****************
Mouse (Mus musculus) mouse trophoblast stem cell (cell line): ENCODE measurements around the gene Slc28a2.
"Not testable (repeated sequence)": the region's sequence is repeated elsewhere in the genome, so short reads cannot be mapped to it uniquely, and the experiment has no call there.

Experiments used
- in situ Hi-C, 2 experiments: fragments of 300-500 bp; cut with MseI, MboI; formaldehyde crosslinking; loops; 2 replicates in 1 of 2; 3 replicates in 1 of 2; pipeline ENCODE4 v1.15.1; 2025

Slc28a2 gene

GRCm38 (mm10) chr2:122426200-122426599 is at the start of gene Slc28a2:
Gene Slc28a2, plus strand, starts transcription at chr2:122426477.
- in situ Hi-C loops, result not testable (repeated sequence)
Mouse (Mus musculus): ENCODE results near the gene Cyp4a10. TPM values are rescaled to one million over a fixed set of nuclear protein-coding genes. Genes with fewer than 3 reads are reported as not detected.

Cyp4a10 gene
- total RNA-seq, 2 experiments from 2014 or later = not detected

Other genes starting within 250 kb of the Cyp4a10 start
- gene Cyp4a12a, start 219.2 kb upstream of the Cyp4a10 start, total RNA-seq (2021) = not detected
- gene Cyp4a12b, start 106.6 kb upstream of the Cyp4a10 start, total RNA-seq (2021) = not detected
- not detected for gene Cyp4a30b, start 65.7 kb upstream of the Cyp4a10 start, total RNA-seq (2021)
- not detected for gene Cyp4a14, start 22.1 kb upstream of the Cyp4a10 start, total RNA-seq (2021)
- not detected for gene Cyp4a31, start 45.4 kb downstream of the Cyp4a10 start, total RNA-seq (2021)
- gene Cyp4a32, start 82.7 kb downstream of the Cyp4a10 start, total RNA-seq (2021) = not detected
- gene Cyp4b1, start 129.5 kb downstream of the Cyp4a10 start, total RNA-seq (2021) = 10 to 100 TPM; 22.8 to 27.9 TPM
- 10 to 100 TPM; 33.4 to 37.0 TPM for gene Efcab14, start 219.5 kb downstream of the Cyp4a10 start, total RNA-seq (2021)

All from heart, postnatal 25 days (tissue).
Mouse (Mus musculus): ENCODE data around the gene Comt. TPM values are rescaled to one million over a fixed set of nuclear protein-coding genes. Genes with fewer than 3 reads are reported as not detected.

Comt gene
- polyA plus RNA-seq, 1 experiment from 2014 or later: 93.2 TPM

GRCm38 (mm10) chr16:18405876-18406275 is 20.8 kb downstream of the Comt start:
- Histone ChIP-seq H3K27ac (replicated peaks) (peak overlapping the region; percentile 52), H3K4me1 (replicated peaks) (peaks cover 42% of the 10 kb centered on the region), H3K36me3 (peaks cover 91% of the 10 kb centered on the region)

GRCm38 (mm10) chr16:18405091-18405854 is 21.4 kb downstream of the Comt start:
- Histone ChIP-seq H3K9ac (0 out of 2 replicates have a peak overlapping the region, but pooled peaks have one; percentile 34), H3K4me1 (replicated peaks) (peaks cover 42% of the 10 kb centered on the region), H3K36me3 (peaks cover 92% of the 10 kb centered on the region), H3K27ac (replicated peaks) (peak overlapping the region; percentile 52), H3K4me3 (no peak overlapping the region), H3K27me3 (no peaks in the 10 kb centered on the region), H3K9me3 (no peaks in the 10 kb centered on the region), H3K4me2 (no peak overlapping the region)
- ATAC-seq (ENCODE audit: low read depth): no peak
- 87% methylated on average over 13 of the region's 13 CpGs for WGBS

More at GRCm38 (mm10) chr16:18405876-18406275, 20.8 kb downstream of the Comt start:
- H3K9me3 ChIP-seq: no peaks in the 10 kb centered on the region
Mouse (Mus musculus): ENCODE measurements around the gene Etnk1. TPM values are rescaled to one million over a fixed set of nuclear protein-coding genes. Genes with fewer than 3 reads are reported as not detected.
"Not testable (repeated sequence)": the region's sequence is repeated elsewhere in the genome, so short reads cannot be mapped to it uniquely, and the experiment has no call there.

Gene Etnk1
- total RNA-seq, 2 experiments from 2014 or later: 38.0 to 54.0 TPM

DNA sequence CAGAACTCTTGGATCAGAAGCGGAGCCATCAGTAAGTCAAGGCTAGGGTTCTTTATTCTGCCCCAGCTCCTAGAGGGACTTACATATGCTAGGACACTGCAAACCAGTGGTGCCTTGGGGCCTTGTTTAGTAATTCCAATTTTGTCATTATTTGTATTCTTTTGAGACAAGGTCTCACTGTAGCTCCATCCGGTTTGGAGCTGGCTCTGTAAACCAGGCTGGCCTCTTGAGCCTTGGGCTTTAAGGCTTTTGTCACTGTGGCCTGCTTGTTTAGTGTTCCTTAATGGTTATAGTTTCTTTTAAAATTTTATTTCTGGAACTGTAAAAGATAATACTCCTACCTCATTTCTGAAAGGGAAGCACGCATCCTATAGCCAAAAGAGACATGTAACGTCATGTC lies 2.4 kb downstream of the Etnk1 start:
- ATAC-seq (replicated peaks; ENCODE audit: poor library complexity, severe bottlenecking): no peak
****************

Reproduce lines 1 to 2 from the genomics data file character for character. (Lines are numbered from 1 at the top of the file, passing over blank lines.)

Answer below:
Mouse (Mus musculus) mouse trophoblast stem cell (cell line): ENCODE measurements around the gene Slc28a2.
"Not testable (repeated sequence)": the region's sequence is repeated elsewhere in the genome, so short reads cannot be mapped to it uniquely, and the experiment has no call there.